Students debate how to avoid the imminent fiscal cliff
Published: Friday, November 16, 2012
Updated: Tuesday, November 20, 2012 16:11
A national crisis is looming — the consequences of which could be economically deleterious. The country is polarized beyond words. The state of Texas has threatened to secede from the union, but enough about the Civil War. Let’s talk about the national debt.
Journalists and pundits have been warning of a “fiscal cliff” for months. Effectively, if Congress fails to act in its lame duck session by the end of the year, over $600 billion in tax increases and previously agreed upon spending cuts will kick in for 2013, possibly raising the unemployment rate to 9.1 percent by the end of next year and causing a decline in real economic growth by 2.9 percent. We might have another recession on our hands.
Sounds scary, right? However, I personally would not be too frightened. Congress stands a much better chance of reaching a long-term deal since President Barack Obama has been re-elected. Negotiations on managing the debt have been going on for years, and if Mitt Romney had won, Congress would likely only pass another stopgap “kick the can” measure and, in this case, negotiations between the president and Congress would have to start all over again.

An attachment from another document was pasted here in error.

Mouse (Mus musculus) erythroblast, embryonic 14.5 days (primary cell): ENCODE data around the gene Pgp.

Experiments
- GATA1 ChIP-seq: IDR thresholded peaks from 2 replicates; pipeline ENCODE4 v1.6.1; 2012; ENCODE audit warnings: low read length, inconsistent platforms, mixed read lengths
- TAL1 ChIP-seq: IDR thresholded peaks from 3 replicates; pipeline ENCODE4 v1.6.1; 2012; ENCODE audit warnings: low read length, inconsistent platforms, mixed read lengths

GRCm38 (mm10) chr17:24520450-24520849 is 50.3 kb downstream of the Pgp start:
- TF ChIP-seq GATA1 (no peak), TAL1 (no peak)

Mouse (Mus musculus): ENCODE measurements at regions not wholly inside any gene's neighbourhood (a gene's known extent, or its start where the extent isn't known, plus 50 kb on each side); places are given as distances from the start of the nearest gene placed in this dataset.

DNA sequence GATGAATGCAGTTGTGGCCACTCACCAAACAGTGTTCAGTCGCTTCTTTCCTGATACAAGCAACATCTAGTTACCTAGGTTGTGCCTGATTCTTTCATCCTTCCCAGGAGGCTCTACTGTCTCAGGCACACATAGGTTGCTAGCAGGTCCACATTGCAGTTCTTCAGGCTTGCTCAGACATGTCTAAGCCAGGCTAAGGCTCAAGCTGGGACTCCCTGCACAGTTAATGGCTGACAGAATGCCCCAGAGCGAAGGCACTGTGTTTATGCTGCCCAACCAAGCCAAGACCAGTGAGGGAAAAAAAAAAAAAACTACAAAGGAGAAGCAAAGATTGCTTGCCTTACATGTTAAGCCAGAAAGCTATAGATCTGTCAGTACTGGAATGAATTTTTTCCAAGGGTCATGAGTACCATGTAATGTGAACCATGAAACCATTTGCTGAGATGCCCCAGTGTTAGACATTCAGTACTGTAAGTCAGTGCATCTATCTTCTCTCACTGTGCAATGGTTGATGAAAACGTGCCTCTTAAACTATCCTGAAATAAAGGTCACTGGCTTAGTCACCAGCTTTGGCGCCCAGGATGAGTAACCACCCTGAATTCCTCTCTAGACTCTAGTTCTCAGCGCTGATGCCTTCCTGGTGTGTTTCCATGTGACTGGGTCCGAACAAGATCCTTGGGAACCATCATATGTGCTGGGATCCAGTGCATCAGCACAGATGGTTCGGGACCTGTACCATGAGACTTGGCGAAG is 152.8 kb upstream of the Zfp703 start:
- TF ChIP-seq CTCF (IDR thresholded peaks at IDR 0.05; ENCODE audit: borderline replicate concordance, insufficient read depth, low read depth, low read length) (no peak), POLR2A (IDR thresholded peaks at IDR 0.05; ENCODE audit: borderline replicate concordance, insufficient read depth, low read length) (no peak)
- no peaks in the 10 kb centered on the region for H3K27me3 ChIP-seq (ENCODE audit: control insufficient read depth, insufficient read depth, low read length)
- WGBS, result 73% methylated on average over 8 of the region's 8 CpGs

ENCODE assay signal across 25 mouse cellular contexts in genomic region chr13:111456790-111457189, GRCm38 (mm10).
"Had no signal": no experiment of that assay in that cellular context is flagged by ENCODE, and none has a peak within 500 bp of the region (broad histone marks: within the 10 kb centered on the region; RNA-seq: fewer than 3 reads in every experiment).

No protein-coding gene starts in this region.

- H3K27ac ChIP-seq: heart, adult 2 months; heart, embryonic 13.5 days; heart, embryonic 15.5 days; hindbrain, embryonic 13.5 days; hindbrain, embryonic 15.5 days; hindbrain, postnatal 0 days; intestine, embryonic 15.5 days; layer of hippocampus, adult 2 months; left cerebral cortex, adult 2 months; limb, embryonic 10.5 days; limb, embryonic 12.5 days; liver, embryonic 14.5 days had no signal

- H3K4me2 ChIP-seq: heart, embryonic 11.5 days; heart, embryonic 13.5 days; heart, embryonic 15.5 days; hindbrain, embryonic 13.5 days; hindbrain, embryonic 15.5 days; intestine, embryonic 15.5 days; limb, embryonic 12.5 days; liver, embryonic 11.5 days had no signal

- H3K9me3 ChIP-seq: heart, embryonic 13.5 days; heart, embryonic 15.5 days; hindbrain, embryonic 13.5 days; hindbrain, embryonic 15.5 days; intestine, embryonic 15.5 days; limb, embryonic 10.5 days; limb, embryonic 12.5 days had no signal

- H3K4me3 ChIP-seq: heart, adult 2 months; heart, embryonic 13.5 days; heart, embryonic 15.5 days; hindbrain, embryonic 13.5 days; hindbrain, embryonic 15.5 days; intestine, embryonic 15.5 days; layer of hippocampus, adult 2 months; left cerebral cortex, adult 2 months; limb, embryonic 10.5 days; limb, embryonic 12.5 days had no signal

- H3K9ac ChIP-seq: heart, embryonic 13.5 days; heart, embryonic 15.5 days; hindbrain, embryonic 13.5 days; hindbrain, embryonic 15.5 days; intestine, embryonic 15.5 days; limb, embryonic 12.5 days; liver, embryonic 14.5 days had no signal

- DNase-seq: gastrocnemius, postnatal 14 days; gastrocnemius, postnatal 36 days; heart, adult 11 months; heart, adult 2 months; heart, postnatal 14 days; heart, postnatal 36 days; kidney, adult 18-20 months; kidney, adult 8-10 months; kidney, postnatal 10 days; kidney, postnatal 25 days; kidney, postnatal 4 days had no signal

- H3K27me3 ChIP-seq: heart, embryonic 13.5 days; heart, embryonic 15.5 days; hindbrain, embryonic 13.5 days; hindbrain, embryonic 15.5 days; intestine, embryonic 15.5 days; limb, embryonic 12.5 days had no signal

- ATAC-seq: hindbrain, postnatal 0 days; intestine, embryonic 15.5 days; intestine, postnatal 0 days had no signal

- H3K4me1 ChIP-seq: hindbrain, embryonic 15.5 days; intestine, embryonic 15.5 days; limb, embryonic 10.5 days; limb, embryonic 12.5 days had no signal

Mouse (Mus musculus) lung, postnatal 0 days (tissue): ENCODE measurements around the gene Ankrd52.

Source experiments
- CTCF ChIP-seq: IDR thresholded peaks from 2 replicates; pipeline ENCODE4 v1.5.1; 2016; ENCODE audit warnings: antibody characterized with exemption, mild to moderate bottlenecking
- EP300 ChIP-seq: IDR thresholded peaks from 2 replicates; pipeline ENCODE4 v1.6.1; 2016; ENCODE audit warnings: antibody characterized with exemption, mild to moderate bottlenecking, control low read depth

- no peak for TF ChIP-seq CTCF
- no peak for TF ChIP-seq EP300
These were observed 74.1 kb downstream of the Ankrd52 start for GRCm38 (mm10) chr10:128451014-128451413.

But I’m still a cynic, so I can’t say I have a whole lot of faith in Congress getting this done by the end of December. Whatever happens, we’re getting to the point where we’ll need to raise our debt ceiling again in February or March when the next session of Congress starts. I wouldn’t be surprised if Congress wants to wait until then to tackle this issue more fully.